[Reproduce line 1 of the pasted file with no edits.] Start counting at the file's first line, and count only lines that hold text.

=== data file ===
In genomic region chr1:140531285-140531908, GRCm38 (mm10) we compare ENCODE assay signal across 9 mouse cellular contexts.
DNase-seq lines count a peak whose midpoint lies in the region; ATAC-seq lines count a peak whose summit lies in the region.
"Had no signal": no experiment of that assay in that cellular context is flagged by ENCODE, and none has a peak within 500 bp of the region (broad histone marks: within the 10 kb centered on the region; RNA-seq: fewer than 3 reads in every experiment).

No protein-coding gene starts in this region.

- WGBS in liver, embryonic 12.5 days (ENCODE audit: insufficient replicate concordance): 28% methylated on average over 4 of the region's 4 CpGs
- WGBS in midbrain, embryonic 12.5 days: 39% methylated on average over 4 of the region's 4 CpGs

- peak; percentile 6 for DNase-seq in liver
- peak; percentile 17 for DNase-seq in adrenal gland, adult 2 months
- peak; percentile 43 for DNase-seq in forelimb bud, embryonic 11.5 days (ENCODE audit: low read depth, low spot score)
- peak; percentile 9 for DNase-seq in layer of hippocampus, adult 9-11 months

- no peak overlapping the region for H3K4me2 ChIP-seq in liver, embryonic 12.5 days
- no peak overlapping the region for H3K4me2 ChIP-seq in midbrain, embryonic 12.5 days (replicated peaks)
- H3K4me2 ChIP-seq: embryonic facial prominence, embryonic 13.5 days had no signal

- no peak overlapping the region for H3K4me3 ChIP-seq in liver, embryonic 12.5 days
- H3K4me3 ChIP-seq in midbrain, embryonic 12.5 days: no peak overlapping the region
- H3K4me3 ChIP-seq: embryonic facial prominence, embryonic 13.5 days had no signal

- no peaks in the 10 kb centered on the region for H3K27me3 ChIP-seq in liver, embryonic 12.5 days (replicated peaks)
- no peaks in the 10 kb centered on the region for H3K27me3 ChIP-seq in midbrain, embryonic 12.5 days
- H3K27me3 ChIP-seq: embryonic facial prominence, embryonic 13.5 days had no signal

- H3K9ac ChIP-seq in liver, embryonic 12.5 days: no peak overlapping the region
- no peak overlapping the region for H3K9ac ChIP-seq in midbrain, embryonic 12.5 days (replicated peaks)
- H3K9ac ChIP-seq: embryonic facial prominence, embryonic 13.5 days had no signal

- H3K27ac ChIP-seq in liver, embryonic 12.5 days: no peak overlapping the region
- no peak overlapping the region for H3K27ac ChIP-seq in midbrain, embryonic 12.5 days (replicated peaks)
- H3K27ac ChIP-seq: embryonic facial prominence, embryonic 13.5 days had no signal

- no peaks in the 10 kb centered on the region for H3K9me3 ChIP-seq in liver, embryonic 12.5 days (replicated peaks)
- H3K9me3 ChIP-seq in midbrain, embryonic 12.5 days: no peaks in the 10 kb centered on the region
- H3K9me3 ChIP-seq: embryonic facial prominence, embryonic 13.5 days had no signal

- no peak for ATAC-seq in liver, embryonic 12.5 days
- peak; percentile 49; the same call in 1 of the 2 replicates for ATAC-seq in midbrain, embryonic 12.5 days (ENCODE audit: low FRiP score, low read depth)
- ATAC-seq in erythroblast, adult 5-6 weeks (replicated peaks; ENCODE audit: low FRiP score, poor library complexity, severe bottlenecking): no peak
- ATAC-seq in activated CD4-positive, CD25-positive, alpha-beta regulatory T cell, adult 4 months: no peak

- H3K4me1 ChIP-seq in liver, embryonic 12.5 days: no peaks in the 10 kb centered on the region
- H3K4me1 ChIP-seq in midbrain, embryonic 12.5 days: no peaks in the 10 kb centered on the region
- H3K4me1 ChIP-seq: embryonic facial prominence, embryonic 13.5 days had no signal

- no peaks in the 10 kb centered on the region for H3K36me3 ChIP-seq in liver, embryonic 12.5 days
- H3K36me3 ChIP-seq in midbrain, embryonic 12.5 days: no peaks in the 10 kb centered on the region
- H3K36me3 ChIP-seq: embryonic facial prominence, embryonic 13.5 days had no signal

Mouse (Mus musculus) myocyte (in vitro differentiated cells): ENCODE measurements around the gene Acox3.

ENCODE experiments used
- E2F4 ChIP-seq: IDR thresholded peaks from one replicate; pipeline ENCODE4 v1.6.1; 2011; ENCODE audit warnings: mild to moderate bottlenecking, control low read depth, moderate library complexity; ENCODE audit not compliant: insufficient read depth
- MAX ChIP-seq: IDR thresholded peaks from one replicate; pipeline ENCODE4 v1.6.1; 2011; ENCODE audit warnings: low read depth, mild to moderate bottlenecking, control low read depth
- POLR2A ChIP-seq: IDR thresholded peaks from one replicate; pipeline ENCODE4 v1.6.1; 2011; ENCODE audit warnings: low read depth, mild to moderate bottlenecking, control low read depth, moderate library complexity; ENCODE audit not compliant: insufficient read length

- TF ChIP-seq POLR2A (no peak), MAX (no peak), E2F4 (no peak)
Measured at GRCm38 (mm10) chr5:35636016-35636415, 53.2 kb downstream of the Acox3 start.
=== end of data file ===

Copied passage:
In genomic region chr1:140531285-140531908, GRCm38 (mm10) we compare ENCODE assay signal across 9 mouse cellular contexts.